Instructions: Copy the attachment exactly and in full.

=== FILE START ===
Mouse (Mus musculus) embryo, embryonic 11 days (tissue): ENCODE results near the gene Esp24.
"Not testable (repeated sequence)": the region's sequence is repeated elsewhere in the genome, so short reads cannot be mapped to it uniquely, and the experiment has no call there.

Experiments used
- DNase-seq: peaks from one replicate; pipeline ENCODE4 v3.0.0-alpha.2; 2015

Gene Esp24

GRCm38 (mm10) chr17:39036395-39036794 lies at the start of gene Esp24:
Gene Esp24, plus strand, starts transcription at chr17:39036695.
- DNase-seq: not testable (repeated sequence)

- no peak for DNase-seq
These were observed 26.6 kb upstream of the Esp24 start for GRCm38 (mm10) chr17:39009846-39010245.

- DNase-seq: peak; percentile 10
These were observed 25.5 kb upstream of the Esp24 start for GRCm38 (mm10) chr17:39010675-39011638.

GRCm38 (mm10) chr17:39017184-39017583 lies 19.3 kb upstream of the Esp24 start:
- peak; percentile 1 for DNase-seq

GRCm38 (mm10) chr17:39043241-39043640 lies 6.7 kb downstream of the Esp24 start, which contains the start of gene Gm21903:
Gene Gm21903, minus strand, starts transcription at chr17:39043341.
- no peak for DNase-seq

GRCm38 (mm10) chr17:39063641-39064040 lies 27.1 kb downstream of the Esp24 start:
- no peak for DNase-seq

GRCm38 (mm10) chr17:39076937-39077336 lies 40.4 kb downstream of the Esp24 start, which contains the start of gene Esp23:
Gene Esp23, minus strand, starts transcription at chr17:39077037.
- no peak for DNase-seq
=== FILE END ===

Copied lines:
Mouse (Mus musculus) embryo, embryonic 11 days (tissue): ENCODE results near the gene Esp24.
"Not testable (repeated sequence)": the region's sequence is repeated elsewhere in the genome, so short reads cannot be mapped to it uniquely, and the experiment has no call there.

Experiments used
- DNase-seq: peaks from one replicate; pipeline ENCODE4 v3.0.0-alpha.2; 2015

Gene Esp24

GRCm38 (mm10) chr17:39036395-39036794 lies at the start of gene Esp24:
Gene Esp24, plus strand, starts transcription at chr17:39036695.
- DNase-seq: not testable (repeated sequence)

- no peak for DNase-seq
These were observed 26.6 kb upstream of the Esp24 start for GRCm38 (mm10) chr17:39009846-39010245.

- DNase-seq: peak; percentile 10
These were observed 25.5 kb upstream of the Esp24 start for GRCm38 (mm10) chr17:39010675-39011638.

GRCm38 (mm10) chr17:39017184-39017583 lies 19.3 kb upstream of the Esp24 start:
- peak; percentile 1 for DNase-seq

GRCm38 (mm10) chr17:39043241-39043640 lies 6.7 kb downstream of the Esp24 start, which contains the start of gene Gm21903:
Gene Gm21903, minus strand, starts transcription at chr17:39043341.
- no peak for DNase-seq

GRCm38 (mm10) chr17:39063641-39064040 lies 27.1 kb downstream of the Esp24 start:
- no peak for DNase-seq

GRCm38 (mm10) chr17:39076937-39077336 lies 40.4 kb downstream of the Esp24 start, which contains the start of gene Esp23:
Gene Esp23, minus strand, starts transcription at chr17:39077037.
- no peak for DNase-seq